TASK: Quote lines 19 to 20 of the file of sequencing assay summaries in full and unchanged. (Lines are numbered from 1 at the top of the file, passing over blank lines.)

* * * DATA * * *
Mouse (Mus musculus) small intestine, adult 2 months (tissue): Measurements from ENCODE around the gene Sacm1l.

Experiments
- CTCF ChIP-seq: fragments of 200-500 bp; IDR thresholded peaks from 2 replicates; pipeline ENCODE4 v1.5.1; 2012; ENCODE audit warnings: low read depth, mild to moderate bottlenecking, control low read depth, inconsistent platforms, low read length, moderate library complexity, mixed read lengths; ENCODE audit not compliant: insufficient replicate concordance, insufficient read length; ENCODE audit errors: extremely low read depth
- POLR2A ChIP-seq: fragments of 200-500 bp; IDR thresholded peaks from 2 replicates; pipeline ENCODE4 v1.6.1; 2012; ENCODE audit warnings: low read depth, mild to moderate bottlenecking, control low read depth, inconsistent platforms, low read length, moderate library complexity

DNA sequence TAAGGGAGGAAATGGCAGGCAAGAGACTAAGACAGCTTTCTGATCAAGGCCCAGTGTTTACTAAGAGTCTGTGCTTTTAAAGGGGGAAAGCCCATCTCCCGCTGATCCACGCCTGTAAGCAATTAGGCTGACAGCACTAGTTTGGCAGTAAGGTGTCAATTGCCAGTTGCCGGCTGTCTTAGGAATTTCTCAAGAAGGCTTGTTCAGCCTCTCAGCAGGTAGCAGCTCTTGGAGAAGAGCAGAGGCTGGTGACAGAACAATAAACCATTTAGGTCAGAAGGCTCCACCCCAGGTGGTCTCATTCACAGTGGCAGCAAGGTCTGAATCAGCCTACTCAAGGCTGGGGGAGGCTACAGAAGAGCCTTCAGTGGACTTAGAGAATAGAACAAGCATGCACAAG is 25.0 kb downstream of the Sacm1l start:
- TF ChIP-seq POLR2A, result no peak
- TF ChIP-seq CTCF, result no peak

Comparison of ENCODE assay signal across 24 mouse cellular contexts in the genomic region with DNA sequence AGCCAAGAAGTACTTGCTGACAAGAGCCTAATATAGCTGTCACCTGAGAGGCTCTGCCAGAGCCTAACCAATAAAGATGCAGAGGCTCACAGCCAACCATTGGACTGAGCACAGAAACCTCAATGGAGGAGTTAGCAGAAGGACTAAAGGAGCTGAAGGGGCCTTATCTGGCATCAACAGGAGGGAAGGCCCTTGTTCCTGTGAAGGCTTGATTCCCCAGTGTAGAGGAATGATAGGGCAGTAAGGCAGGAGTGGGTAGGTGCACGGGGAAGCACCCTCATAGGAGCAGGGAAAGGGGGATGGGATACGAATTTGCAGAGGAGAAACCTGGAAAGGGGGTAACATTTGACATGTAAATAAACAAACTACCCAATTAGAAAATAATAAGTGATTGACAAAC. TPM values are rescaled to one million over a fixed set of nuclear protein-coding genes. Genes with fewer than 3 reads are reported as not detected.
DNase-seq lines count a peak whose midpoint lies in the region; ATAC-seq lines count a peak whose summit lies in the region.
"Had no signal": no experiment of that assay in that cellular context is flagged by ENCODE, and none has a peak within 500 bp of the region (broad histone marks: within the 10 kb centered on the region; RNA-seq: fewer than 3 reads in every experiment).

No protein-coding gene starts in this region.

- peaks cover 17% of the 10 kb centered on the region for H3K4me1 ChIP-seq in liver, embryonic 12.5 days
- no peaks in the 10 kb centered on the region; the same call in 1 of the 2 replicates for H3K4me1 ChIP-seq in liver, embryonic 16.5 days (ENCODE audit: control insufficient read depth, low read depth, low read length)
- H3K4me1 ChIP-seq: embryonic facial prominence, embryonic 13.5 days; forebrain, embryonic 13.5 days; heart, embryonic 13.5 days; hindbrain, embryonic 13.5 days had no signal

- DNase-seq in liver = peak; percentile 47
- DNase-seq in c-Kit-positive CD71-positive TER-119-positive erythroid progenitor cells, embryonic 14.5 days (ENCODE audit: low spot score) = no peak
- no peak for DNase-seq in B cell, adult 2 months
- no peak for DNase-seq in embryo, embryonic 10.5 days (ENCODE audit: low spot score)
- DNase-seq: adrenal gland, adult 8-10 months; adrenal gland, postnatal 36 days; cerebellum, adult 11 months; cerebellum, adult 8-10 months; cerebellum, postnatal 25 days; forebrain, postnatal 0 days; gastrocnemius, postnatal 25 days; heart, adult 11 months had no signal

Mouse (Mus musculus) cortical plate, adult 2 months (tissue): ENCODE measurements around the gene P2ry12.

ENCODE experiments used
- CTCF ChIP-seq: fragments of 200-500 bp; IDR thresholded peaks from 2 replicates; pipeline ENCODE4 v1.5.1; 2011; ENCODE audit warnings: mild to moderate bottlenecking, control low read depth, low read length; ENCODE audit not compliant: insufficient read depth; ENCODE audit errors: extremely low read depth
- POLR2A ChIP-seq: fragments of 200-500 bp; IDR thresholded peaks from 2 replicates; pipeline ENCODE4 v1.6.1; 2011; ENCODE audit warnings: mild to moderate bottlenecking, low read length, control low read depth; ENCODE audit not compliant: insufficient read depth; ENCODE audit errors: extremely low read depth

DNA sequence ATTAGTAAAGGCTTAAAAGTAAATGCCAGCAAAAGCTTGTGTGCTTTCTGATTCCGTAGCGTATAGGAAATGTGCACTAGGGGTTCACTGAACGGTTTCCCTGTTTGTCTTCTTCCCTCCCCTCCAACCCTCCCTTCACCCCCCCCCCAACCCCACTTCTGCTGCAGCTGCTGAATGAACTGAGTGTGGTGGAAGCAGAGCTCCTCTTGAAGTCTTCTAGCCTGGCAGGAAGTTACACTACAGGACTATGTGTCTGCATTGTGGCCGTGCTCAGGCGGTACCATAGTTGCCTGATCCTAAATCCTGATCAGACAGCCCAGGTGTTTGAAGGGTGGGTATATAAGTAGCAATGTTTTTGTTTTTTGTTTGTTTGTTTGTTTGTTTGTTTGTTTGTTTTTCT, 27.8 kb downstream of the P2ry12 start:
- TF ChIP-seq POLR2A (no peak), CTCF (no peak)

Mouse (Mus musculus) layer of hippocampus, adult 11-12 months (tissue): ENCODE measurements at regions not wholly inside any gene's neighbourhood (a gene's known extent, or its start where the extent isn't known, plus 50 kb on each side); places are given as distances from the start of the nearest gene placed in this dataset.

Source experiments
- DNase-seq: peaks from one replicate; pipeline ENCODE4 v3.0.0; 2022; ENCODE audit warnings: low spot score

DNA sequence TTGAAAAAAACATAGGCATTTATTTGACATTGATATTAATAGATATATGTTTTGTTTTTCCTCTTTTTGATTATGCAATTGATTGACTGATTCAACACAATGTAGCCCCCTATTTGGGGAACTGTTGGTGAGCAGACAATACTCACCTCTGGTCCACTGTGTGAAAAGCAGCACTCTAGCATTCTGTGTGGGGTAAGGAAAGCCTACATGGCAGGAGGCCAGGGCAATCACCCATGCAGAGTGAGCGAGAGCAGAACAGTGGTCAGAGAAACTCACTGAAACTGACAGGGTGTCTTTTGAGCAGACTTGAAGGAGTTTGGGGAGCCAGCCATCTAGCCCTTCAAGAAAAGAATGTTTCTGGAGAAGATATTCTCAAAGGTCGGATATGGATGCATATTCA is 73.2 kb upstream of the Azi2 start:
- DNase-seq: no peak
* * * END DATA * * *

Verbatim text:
- DNase-seq: adrenal gland, adult 8-10 months; adrenal gland, postnatal 36 days; cerebellum, adult 11 months; cerebellum, adult 8-10 months; cerebellum, postnatal 25 days; forebrain, postnatal 0 days; gastrocnemius, postnatal 25 days; heart, adult 11 months had no signal

Mouse (Mus musculus) cortical plate, adult 2 months (tissue): ENCODE measurements around the gene P2ry12.